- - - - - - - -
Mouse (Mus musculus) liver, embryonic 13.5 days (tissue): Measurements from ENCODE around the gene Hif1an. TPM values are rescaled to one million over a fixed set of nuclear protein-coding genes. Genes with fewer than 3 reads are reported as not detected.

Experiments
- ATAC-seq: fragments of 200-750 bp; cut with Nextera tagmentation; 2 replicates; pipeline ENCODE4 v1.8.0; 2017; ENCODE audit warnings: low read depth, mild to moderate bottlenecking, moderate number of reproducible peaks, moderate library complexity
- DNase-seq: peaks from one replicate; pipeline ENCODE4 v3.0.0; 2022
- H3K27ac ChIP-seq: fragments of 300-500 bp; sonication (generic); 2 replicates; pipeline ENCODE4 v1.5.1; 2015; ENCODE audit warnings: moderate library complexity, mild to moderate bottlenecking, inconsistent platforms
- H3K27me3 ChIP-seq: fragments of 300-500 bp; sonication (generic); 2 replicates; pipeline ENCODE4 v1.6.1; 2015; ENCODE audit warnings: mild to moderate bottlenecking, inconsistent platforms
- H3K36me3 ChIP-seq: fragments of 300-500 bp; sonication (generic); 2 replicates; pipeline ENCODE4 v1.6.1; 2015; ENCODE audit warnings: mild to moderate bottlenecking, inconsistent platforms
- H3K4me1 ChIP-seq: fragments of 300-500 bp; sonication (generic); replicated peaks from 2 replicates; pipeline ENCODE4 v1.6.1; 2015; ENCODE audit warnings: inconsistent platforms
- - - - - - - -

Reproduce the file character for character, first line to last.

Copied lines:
Mouse (Mus musculus) liver, embryonic 13.5 days (tissue): Measurements from ENCODE around the gene Hif1an. TPM values are rescaled to one million over a fixed set of nuclear protein-coding genes. Genes with fewer than 3 reads are reported as not detected.

Experiments
- ATAC-seq: fragments of 200-750 bp; cut with Nextera tagmentation; 2 replicates; pipeline ENCODE4 v1.8.0; 2017; ENCODE audit warnings: low read depth, mild to moderate bottlenecking, moderate number of reproducible peaks, moderate library complexity
- DNase-seq: peaks from one replicate; pipeline ENCODE4 v3.0.0; 2022
- H3K27ac ChIP-seq: fragments of 300-500 bp; sonication (generic); 2 replicates; pipeline ENCODE4 v1.5.1; 2015; ENCODE audit warnings: moderate library complexity, mild to moderate bottlenecking, inconsistent platforms
- H3K27me3 ChIP-seq: fragments of 300-500 bp; sonication (generic); 2 replicates; pipeline ENCODE4 v1.6.1; 2015; ENCODE audit warnings: mild to moderate bottlenecking, inconsistent platforms
- H3K36me3 ChIP-seq: fragments of 300-500 bp; sonication (generic); 2 replicates; pipeline ENCODE4 v1.6.1; 2015; ENCODE audit warnings: mild to moderate bottlenecking, inconsistent platforms
- H3K4me1 ChIP-seq: fragments of 300-500 bp; sonication (generic); replicated peaks from 2 replicates; pipeline ENCODE4 v1.6.1; 2015; ENCODE audit warnings: inconsistent platforms